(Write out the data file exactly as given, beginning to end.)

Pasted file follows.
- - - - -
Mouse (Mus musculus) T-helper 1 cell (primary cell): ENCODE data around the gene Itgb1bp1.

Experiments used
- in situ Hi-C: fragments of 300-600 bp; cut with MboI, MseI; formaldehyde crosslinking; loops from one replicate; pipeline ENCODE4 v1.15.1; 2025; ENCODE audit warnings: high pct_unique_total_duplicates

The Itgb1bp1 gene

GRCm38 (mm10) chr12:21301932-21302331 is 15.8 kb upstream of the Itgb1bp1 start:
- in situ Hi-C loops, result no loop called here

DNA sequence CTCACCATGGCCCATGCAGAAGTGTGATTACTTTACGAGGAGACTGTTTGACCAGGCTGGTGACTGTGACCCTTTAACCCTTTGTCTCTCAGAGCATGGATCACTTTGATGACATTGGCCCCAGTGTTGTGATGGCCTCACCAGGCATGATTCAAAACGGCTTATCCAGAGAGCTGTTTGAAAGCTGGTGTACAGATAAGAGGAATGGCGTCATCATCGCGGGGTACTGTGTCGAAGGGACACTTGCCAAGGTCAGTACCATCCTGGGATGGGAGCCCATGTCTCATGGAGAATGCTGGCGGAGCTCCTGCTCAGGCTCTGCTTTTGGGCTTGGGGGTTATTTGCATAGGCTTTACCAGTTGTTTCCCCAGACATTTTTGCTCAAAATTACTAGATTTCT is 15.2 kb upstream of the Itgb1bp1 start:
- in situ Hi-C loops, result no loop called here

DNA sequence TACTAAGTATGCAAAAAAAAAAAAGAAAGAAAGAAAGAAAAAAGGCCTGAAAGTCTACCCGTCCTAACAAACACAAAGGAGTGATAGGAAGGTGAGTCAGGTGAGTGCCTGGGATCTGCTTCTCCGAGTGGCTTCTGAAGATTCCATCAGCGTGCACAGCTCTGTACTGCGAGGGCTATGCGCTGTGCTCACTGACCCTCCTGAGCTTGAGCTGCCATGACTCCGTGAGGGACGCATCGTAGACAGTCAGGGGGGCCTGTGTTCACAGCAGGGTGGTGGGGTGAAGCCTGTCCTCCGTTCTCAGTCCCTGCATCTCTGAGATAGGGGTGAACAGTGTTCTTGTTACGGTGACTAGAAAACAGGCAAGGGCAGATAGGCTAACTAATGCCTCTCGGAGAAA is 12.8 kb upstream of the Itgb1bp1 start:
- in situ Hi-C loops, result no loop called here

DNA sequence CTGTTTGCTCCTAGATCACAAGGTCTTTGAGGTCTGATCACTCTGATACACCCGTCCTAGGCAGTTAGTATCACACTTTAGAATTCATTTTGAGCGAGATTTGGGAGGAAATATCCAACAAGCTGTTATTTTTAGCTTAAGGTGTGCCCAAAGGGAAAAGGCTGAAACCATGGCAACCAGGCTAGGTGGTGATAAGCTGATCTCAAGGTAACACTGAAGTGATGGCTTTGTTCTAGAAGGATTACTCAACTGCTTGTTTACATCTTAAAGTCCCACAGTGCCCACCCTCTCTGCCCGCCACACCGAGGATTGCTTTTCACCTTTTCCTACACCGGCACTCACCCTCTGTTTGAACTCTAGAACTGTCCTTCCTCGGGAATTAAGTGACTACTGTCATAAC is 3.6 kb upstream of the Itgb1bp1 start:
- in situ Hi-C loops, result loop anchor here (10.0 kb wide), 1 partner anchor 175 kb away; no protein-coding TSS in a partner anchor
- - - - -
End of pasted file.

Mouse (Mus musculus) T-helper 1 cell (primary cell): ENCODE data around the gene Itgb1bp1.

Experiments used
- in situ Hi-C: fragments of 300-600 bp; cut with MboI, MseI; formaldehyde crosslinking; loops from one replicate; pipeline ENCODE4 v1.15.1; 2025; ENCODE audit warnings: high pct_unique_total_duplicates

The Itgb1bp1 gene

GRCm38 (mm10) chr12:21301932-21302331 is 15.8 kb upstream of the Itgb1bp1 start:
- in situ Hi-C loops, result no loop called here

DNA sequence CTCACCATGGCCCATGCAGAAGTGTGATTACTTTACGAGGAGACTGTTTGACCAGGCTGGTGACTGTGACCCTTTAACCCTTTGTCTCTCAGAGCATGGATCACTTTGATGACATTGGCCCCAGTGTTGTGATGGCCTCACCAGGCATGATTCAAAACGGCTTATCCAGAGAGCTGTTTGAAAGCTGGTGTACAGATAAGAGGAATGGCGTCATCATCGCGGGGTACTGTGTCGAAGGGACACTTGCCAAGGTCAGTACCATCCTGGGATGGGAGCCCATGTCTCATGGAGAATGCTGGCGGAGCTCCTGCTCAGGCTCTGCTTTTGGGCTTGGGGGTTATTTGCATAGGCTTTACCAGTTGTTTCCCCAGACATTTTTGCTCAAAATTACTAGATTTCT is 15.2 kb upstream of the Itgb1bp1 start:
- in situ Hi-C loops, result no loop called here

DNA sequence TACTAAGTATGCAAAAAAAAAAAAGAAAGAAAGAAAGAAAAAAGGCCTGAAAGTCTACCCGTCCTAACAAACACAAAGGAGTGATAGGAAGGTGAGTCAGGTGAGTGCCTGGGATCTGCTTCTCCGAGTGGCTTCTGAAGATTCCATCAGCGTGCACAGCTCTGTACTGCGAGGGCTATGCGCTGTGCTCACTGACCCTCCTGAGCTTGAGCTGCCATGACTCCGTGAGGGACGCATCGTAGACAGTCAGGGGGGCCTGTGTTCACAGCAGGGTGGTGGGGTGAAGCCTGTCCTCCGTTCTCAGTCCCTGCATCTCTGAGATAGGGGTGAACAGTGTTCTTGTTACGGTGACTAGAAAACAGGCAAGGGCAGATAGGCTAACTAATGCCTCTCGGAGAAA is 12.8 kb upstream of the Itgb1bp1 start:
- in situ Hi-C loops, result no loop called here

DNA sequence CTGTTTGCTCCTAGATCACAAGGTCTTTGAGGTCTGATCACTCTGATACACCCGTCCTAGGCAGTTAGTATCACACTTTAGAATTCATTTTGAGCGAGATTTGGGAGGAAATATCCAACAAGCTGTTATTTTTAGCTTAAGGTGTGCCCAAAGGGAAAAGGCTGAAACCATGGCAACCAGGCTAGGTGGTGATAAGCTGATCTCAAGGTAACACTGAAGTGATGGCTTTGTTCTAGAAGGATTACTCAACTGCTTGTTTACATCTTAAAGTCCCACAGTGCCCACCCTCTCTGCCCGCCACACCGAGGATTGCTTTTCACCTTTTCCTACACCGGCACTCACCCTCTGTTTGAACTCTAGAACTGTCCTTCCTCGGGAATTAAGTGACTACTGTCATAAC is 3.6 kb upstream of the Itgb1bp1 start:
- in situ Hi-C loops, result loop anchor here (10.0 kb wide), 1 partner anchor 175 kb away; no protein-coding TSS in a partner anchor